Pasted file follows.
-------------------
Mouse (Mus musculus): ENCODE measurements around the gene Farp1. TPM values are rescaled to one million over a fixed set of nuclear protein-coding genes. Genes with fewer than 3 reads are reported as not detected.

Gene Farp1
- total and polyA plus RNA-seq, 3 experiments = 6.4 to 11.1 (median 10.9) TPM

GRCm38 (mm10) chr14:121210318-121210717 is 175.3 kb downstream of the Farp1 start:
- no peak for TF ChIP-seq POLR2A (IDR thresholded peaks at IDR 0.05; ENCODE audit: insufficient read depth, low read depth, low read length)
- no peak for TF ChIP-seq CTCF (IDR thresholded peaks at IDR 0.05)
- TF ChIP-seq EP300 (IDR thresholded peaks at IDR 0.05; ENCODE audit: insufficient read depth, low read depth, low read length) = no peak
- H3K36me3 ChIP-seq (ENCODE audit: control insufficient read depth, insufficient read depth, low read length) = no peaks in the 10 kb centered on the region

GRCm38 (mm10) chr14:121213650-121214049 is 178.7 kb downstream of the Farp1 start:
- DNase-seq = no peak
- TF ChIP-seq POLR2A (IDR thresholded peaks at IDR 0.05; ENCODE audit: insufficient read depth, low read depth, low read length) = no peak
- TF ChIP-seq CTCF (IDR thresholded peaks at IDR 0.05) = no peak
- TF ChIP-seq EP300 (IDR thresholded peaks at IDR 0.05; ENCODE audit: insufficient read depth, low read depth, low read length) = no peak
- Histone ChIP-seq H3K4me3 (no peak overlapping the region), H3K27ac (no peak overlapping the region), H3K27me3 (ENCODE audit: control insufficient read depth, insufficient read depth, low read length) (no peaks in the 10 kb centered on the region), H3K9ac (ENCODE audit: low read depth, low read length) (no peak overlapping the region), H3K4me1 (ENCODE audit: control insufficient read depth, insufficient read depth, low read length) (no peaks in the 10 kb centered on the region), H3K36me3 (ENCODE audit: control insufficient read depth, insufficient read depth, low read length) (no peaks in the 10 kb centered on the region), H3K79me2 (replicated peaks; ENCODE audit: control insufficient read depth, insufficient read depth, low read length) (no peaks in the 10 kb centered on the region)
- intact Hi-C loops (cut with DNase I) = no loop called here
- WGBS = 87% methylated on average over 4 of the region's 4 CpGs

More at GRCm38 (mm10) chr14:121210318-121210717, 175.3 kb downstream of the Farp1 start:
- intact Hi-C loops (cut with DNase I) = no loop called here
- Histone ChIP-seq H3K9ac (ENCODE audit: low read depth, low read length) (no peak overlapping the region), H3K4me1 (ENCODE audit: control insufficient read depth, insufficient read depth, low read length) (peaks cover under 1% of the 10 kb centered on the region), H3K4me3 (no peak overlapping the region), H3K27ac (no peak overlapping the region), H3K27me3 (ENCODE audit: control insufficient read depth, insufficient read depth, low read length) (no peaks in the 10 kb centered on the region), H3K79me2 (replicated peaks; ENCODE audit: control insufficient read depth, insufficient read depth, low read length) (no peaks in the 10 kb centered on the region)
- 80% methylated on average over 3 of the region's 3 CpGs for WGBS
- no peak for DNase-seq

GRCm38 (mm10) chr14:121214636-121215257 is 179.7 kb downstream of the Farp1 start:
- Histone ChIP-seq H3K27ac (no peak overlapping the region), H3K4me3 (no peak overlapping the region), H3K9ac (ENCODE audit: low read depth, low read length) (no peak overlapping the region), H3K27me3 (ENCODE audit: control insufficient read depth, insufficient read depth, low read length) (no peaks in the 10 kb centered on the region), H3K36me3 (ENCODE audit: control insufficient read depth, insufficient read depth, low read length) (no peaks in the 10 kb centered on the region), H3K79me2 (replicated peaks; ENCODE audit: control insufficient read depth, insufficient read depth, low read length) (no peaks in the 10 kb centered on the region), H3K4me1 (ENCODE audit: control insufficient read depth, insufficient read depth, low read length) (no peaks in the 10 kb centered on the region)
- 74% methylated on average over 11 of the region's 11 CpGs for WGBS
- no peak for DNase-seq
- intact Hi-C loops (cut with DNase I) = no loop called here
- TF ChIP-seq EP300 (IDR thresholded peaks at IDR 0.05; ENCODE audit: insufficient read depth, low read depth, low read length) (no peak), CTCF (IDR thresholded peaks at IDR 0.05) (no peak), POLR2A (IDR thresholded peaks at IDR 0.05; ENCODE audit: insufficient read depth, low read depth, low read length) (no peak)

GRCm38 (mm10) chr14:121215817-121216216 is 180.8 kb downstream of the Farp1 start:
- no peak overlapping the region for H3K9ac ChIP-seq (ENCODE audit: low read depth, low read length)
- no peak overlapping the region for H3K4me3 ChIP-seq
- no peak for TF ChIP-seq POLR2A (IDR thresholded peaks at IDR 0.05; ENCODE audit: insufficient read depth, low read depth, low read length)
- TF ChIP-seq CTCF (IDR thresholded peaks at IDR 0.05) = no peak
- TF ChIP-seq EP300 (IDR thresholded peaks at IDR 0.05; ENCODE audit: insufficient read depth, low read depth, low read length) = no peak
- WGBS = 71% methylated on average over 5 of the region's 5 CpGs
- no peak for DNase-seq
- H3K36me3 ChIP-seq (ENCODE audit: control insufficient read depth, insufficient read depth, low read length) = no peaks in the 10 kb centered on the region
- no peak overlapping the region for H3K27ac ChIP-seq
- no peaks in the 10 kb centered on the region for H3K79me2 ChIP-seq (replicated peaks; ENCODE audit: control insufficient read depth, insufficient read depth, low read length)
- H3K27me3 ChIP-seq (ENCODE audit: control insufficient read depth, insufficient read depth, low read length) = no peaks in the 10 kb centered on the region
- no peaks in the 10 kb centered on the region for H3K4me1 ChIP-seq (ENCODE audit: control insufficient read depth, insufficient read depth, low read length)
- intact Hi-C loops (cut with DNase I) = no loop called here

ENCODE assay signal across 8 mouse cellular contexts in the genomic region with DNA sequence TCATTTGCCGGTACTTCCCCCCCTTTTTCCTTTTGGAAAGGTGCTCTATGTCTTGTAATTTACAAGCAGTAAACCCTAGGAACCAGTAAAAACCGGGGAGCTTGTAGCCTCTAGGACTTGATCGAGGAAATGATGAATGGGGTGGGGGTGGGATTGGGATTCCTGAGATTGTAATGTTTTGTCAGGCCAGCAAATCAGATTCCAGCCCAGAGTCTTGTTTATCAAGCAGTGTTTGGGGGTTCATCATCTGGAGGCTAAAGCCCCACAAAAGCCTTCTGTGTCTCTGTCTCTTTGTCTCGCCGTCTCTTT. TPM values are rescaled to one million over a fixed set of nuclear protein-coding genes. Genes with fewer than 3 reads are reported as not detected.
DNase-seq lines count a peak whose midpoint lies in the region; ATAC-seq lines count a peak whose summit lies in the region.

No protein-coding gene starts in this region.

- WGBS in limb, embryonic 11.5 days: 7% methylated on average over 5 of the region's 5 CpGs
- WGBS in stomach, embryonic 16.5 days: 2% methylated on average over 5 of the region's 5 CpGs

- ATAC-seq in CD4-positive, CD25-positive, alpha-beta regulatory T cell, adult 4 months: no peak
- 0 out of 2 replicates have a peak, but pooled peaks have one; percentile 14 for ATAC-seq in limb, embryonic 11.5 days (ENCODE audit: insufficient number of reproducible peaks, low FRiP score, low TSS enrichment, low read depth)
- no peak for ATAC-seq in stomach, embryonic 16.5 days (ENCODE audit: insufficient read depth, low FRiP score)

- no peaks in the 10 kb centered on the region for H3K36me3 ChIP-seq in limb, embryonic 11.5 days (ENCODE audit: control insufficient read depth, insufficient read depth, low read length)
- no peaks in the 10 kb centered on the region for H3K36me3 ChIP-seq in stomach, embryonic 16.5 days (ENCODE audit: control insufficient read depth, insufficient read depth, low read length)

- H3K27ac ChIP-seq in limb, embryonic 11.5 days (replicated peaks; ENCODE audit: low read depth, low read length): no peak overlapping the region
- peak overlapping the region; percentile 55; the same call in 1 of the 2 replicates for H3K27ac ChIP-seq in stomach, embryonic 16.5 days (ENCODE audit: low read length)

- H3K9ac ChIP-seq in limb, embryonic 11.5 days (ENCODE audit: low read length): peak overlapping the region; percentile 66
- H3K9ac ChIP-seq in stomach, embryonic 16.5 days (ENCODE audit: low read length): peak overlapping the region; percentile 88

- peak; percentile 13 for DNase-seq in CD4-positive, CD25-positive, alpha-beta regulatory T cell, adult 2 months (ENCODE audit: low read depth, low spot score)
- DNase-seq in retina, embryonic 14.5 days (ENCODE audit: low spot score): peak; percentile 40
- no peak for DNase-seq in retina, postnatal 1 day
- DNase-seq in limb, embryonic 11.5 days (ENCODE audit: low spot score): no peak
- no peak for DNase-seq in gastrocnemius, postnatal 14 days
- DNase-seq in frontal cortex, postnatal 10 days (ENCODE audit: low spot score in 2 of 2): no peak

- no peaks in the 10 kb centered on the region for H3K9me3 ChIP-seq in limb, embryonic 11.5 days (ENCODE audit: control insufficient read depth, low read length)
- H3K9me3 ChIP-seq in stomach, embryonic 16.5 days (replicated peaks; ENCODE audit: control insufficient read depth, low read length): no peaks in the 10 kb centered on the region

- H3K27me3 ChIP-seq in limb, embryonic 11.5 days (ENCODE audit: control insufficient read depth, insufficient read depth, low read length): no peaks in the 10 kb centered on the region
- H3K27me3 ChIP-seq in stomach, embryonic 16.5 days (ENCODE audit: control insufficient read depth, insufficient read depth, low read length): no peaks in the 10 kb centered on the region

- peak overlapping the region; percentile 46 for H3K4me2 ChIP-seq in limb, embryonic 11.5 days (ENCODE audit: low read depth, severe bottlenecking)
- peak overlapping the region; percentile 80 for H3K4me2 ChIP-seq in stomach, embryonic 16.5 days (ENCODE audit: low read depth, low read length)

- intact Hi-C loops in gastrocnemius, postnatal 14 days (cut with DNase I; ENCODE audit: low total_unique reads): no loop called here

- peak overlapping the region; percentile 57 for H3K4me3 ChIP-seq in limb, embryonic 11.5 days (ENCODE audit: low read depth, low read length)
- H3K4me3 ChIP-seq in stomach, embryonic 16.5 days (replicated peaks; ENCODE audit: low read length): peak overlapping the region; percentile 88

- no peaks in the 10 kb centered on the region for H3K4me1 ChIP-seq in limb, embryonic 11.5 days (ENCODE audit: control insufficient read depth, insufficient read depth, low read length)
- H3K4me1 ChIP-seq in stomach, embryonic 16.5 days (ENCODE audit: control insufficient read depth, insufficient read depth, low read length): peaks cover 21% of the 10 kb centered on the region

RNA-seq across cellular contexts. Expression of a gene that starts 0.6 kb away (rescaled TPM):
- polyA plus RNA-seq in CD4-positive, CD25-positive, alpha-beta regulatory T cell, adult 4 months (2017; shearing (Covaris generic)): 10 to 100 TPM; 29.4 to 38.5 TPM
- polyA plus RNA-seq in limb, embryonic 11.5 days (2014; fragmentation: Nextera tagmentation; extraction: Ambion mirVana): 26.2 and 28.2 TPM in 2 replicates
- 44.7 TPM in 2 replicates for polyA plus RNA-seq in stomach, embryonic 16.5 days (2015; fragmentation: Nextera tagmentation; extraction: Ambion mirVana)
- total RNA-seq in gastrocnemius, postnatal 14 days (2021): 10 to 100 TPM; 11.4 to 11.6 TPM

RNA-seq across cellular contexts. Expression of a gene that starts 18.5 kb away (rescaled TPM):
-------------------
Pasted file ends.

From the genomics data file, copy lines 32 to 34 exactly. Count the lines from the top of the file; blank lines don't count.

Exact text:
- TF ChIP-seq CTCF (IDR thresholded peaks at IDR 0.05) = no peak
- TF ChIP-seq EP300 (IDR thresholded peaks at IDR 0.05; ENCODE audit: insufficient read depth, low read depth, low read length) = no peak
- WGBS = 71% methylated on average over 5 of the region's 5 CpGs